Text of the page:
Essays on Why Managers Must Create a Culture of Sustainability Coursework

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The paper "Why Managers Must Create a Culture of Sustainability " is an outstanding example of management coursework.   Business sustainability is an objective for all businesses. Conventionally, businesses uphold a powerful focus of aspects that hold a direct and apparent impact on the economic performance of the businesses. Firms assess the economic performance via assessment of financial measures that include profit margins, costs of material and sales. In the contemporary world, businesses take a wider view and consider their relationship with the society and environment. Through effective relationships with the environment and the wider society, firms are in a position to assess fully the actual and potential effects on their businesses.

Based on the context of the triple bottom line of economic, environmental and social sustainability, this essay provides an understanding of sustainability, and, why modern managers should establish a culture of sustainability in organisations. The essay contends that a culture of sustainability is very useful in all areas of business operations, particularly in sustainable development and finance. Defining Sustainability People have recognised that profitability is one component of the long-term success of businesses.

While the profitability of a firm is essential for its sustainability, the future of the planet and humans also accounts in the sustainability of a business (Longoni 2014). The triple bottom line entails the interrelationships of economic, environmental and social development. For a business to be sustainable, it must integrate economic, social and environmental goals. The triple bottom line expands the definition of sustainability to include not only profits but also the plant and people. Therefore, the triple line bottom line of profit, people and plant take into account environmental and social effects of a business in search of profits.

This implies that sustainability entails the improvement of human wellbeing besides ensuring social equity for future and present generations while protecting the life-supporting ecosystems of the planet. Based on the triple bottom line, sustainability for business implies attaining economic prosperity without damaging society. A business cannot attain sustainability without the consideration of people, planet and profit. Therefore, sustainability is attainable through an effective balancing of social, economic and environmental sustainability elements. Laasch and Conaway (2014) assert that the sustainability of a business is measured through assessing the impact of the business on environment, society and economy. Pillars of Sustainability Sustainability holds three pillars that include economic, social and environmental considerations.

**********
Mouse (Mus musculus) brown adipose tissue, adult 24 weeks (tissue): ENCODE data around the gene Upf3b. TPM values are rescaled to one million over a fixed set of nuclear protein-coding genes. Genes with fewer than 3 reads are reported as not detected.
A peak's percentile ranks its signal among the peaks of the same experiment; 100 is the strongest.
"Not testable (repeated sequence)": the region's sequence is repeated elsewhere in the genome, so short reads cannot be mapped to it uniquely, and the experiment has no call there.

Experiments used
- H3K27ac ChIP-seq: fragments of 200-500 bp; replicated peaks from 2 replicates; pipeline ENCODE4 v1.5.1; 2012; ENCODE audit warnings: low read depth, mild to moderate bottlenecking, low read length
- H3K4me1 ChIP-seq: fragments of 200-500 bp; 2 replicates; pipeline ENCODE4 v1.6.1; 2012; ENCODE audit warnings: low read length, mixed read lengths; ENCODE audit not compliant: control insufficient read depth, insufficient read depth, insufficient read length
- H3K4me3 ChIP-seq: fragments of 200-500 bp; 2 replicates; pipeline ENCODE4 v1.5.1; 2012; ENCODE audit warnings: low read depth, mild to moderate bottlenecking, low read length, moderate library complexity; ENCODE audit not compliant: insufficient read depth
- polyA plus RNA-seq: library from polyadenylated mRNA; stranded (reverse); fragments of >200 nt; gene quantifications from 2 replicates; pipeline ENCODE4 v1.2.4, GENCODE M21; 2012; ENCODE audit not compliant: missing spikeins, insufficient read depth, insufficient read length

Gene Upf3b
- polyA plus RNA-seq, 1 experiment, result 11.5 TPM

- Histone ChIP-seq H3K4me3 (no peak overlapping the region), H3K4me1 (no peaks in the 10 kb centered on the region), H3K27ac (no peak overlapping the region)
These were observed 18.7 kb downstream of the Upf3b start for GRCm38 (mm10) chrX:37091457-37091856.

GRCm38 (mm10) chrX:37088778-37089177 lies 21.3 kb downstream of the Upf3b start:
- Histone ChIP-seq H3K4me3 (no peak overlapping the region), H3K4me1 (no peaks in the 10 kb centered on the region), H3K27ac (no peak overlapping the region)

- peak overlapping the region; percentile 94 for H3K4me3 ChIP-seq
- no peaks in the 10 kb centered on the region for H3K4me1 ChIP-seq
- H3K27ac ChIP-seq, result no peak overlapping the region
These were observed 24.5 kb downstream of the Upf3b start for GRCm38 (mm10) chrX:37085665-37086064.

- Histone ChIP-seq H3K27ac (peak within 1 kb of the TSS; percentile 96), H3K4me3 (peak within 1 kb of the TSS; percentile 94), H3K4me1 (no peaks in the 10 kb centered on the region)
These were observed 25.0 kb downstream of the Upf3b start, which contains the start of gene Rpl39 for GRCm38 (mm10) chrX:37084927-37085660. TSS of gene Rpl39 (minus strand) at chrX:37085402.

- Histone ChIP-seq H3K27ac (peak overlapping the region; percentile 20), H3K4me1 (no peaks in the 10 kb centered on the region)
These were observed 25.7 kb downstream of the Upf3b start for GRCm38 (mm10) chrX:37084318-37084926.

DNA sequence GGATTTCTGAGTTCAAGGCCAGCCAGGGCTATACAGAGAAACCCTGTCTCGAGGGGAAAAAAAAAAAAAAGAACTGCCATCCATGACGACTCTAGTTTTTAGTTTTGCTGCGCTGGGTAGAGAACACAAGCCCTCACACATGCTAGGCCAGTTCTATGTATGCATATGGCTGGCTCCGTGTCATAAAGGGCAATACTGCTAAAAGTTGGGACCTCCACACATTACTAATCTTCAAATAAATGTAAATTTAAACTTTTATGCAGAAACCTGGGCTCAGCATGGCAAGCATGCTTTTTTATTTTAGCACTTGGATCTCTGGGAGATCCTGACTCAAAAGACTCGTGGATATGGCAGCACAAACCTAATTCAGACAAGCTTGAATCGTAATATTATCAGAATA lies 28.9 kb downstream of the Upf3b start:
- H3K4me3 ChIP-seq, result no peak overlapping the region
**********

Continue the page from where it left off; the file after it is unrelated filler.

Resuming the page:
According to Longoni (2014), the economic aspect of sustainability is described as having the capacity to generate adequate cash flow to ensure liquidity and offer an importunate long-term return that includes achievement of the economic requirements of a firm and its stakeholders. Economic sustainability entails the direct economic impacts, long-term competitiveness and success of a business triggered by the number of sales, profits and market share.

Besides shareholder profits and wealth, businesses need to consider the long-term benefits of a firm to attain economic sustainability. With respect to environmental sustainability, Longoni (2014) asserts environmental sustainability in business is attainable when a business uses natural resources at a rate below their natural regeneration or utilises substitutes. A firm attains environmental sustainability through limiting emissions of greenhouses gases or through involvement in activities that do not degrade the ecosystem. With respect to the triple bottom line, firms attain environmental sustainability by lowering the impact on their processes and product to the environment.

The processes entail all the stages in the supply chain that include purchasing, production and delivery of products. Environmental sustainability touches on key areas of a business that include purchasing policies and supplier partnership, eco-design and product innovation, pollution prevention and logistics processes.

References

Boljevic, A 2009, ‘ Social responsibility of management as part of the company development policy’, Economic Themes, vol.47, no.4, pp.187-199.

Galpin T, Whitttington JL & Bell G 2015,'Is your sustainability strategy sustainable? Creating a culture of sustainability', Corporate Governance: The International Journal of Business in Society, vol. 15 no. 1, pp. 1-17.

Gekonge, C 2013, Emerging business opportunities in Africa: Market entry, competitive strategy, and the promotion of foreign direct investments, UK, IGI Global.

Guziana, B, Dobers, P 2012, ‘ How sustainability leaders communicate corporate of sustainable development’, Journal of Corporate Social Responsibility and Environmental Management, vol.20, no.20, pp.193-204.

Laasch, O & Conaway, R 2014, Principles of responsible management: Global sustainability, responsibility and ethics, UK, Cengage Learning.

Longoni, A 2014, Sustainable operations strategies: The impact of human resource management and organisational practices on the triple bottom line, UK, Springer.

Ulrich, P 2010, ‘ Civilising the market economy: The approach of integrative economic ethics sustainable development’, Economics, Management & Financial Markets, vol.5, no.1, pp.99-112.

Wilson, JP 2015, 'The triple bottom line: Undertaking an economic, social, and environmental retail sustainability strategy', International Journal of Retail and Distribution Management, vol. 43 no. 4/5, pp. 432-447.

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